Report: US Spied on Netanyahu During Iran Deal Negotiations

The Wall Street Journal reported of U.S. espionage against Israel during the Iran Deal negotiations.
'The Wall Street Journal' reported of U.S. espionage against Israel during the Iran Deal negotiations. (Reuters file photo )

The U.S. administration continued to spy on Prime Minister Benjamin Netanyahu even after U.S. President Barack Obama announced two years ago he would curtail the National Security Agency's eavesdropping program on friendly heads of state, The Wall Street Journal reported Tuesday.

The NSA's foreign eavesdropping included phone conversations between top Israeli officials and U.S. lawmakers and American-Jewish groups, The Wall Street Journal reported, citing current and former U.S. officials.

White House officials believed the intercepted information could be valuable to counter Netanyahu's campaign against the nuclear deal with Iran, according to the unnamed officials cited by The Wall Street Journal.

According to the report, NSA eavesdropping suggested to the White House that Netanyahu and his advisers had leaked details of the U.S.-Iran negotiations, which they learned through Israeli spying operations.

The Wall Street Journal reported that the NSA's "targeting of Israeli leaders and officials also swept up the contents of some of their private conversations with U.S. lawmakers and American-Jewish groups."

Asked for comment on The Wall Street Journal report, a White House National Security Council spokesman said: "We do not conduct any foreign intelligence surveillance activities unless there is a specific and validated national security purpose. This applies to ordinary citizens and world leaders alike."

Following former NSA contractor Edward Snowden's disclosures of the agency's spying operations, President Barack Obama announced in January 2014 that the United States would curb its eavesdropping of friendly world leaders.

A number of such figures, including French President Francois Hollande and German Chancellor Angela Merkel, were put on a list declared off-limits to U.S. eavesdropping. But Obama maintained the monitoring of Netanyahu on the grounds it served a "compelling national security purpose," The Wall Street Journal reported.

After Israel's lobbying campaign against the Iran nuclear deal went into full swing on Capitol Hill, it did not take long for administration and intelligence officials to realize the NSA was sweeping up the content of conversations with American lawmakers, the newspaper said.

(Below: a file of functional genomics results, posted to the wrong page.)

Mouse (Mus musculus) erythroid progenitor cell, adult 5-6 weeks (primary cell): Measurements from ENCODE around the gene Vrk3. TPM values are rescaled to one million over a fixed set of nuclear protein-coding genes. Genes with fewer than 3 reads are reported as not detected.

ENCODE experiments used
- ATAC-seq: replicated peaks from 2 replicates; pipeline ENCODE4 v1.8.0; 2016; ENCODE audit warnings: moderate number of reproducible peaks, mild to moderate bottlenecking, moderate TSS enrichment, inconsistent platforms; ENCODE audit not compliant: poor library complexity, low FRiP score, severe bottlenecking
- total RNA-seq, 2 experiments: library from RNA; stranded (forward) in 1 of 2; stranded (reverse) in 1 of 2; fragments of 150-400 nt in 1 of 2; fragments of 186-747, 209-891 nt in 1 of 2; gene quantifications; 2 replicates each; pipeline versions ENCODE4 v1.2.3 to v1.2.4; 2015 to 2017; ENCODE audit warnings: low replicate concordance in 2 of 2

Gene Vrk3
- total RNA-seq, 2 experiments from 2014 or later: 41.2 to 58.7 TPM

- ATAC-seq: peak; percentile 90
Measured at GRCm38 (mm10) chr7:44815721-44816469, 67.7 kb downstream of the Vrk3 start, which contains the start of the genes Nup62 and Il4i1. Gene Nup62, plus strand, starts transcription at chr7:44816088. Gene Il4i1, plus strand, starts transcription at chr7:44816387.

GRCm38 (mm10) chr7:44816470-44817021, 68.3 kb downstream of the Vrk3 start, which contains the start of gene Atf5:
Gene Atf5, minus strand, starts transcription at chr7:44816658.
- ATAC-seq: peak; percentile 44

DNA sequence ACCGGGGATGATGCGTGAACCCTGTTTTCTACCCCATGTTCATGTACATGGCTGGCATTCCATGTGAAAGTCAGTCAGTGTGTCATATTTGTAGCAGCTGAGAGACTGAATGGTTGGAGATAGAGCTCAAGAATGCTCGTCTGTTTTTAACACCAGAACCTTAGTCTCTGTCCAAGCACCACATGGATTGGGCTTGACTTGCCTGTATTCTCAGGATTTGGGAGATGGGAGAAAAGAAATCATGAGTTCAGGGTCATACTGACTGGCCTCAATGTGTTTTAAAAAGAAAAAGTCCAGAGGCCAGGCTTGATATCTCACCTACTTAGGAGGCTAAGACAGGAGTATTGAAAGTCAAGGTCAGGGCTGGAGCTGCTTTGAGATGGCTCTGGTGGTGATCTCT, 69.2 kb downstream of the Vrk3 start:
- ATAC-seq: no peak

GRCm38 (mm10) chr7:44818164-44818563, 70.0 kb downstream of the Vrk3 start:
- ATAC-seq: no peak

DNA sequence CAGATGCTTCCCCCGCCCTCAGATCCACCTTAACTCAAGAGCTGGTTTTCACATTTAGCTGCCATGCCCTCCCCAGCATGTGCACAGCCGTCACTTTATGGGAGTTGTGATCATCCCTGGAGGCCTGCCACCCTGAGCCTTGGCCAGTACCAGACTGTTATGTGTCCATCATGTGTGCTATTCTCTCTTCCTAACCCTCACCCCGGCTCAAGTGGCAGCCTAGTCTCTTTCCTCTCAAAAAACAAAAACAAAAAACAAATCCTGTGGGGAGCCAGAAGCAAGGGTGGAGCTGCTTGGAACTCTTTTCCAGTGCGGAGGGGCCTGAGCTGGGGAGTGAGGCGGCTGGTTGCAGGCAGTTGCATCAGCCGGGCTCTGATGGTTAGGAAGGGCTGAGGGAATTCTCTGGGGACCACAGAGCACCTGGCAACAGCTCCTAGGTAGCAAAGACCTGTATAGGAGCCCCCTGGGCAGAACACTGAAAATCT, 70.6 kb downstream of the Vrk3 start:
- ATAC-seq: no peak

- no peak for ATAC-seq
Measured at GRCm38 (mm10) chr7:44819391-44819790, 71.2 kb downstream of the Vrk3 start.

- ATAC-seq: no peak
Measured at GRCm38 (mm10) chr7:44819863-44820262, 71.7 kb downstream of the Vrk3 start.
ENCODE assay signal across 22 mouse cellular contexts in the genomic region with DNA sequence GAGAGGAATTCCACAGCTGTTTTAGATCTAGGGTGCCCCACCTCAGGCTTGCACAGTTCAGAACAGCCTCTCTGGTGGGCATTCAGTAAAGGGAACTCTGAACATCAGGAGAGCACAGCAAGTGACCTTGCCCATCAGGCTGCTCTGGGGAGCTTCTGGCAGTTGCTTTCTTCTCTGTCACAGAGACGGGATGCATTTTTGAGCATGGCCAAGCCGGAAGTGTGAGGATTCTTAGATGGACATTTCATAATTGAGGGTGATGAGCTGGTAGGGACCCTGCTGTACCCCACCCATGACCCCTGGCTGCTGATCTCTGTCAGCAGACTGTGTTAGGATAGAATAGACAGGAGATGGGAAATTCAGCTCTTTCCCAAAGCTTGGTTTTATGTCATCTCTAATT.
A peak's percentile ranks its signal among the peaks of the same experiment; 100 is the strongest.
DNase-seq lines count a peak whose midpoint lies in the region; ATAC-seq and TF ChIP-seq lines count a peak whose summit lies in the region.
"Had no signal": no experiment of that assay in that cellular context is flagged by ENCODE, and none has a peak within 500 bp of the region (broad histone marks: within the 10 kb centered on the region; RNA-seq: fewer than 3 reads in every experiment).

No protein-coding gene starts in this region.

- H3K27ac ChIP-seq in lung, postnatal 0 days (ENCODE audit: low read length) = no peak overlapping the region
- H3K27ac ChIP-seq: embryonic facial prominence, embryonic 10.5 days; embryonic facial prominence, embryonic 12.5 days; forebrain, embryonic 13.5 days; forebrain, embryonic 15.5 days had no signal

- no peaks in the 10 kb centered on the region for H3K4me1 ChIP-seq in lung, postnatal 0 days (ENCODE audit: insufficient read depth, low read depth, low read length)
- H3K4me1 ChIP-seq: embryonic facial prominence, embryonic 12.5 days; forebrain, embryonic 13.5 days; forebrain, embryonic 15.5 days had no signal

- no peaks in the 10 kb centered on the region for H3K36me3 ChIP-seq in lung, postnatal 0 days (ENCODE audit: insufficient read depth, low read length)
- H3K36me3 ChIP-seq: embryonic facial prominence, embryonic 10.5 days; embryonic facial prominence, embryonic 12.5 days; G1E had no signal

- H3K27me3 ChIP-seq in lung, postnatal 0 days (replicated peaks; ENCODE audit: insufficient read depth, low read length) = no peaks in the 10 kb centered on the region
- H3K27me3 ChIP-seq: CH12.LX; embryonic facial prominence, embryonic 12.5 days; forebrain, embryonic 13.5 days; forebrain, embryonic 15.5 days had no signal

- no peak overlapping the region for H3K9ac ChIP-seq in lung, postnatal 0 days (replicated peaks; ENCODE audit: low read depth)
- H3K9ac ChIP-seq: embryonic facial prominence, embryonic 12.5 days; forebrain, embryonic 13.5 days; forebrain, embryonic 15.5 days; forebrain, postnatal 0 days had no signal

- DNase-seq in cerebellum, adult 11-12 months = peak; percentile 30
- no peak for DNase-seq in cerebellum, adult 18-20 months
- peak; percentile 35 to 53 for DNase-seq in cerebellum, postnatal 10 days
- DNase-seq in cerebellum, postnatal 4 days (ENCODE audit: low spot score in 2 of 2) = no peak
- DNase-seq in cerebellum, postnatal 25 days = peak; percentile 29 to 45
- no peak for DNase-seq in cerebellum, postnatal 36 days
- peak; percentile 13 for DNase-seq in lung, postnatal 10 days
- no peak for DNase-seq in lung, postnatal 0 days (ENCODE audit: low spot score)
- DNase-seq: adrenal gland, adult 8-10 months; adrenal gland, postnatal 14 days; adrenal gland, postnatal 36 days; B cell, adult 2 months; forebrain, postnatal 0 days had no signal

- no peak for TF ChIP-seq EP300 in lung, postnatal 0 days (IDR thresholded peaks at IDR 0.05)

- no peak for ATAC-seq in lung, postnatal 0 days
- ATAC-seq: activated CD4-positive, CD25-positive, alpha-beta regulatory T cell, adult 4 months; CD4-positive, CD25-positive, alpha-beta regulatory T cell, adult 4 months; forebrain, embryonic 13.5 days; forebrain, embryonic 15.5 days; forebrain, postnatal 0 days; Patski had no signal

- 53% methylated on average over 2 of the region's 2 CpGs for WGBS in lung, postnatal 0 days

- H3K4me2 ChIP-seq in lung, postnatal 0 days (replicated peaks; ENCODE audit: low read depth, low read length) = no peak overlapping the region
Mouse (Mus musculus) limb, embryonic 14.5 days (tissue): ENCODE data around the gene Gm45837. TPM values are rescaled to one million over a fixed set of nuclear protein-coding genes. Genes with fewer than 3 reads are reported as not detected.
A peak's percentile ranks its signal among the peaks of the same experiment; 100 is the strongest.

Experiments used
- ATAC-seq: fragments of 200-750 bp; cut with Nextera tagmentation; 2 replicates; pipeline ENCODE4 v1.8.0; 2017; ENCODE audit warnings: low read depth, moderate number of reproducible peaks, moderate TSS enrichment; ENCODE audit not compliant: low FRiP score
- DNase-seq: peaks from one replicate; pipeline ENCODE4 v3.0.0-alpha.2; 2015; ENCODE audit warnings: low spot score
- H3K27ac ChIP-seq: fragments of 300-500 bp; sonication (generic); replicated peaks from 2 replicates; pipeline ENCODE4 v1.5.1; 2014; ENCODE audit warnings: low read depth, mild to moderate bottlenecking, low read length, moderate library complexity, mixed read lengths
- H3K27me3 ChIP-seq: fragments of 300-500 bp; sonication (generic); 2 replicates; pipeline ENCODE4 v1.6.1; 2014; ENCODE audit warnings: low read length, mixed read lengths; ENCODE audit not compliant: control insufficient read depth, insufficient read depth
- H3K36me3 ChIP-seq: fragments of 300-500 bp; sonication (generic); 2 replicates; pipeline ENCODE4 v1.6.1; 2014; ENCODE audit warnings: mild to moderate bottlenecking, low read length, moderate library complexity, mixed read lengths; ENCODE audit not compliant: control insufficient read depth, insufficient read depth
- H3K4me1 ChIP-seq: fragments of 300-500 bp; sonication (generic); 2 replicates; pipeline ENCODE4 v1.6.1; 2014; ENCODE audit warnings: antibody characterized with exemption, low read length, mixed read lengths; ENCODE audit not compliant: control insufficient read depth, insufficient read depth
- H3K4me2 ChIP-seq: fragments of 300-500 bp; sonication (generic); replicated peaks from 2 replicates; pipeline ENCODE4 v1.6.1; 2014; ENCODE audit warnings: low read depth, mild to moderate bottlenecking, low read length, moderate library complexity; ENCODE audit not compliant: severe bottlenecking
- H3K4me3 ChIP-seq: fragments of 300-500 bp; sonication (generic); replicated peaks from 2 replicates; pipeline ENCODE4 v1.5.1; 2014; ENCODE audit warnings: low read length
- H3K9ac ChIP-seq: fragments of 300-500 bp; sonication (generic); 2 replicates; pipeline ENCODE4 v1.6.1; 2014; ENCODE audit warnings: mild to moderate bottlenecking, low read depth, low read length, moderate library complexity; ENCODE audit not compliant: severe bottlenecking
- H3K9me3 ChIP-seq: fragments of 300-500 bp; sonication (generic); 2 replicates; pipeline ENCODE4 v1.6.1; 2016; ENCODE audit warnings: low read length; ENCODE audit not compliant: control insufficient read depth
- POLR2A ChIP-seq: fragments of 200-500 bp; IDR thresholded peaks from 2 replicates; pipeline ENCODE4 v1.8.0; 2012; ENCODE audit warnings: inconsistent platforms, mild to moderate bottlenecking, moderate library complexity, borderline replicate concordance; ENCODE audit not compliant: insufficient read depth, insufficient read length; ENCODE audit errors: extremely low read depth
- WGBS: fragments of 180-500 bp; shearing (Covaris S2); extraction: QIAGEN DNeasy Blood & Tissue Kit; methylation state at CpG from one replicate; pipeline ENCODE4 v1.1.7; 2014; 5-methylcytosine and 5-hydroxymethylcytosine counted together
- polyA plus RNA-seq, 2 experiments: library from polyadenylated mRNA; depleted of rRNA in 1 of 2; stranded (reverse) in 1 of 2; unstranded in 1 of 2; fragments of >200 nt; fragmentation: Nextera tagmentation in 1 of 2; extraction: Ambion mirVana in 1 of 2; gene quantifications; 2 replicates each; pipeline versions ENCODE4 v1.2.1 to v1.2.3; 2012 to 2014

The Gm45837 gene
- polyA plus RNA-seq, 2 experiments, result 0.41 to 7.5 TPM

A 2011 NSA directive said direct communications between foreign intelligence targets and members of Congress should be destroyed when they are intercepted. But the NSA director can issue a waiver if he determines the communications contain "significant foreign intelligence," The Wall Street Journal said.

During Israel's lobbying campaign in the months before the deal cleared Congress in September, the NSA removed the names of lawmakers from intelligence reports and weeded out personal information, the newspaper said.

Transportation Minister Yisrael Katz, who also serves as the intelligence and atomic energy minister, remarked Wednesday that if the report turns out to be true, Israel will file an official protest.

"Israel does not spy on the U.S. and we expect our greatest ally to treat us in the same way," Katz said. "If the claims on the matter emerge as true, Israel must file an official protest with the American administration and demand that it cease all activity of this kind."

Referring to recently released spy Jonathan Pollard, who was convicted of spying on the U.S. for Israel, Immigrant Absorption Minister Zeev Elkin noted that "precisely in light of the reports of secret eavesdropping, in violation of official declarations that they would stop spying on friendly nations, the [U.S.'s] insistence on the Pollard issue—the restrictions they imposed on him and their unwillingness to allow him to come to Israel—seem all the more unreasonable."

"The State of Israel does not spy on the U.S. since the Pollard affair, and our expectation is that the U.S. will return the favor," he added.

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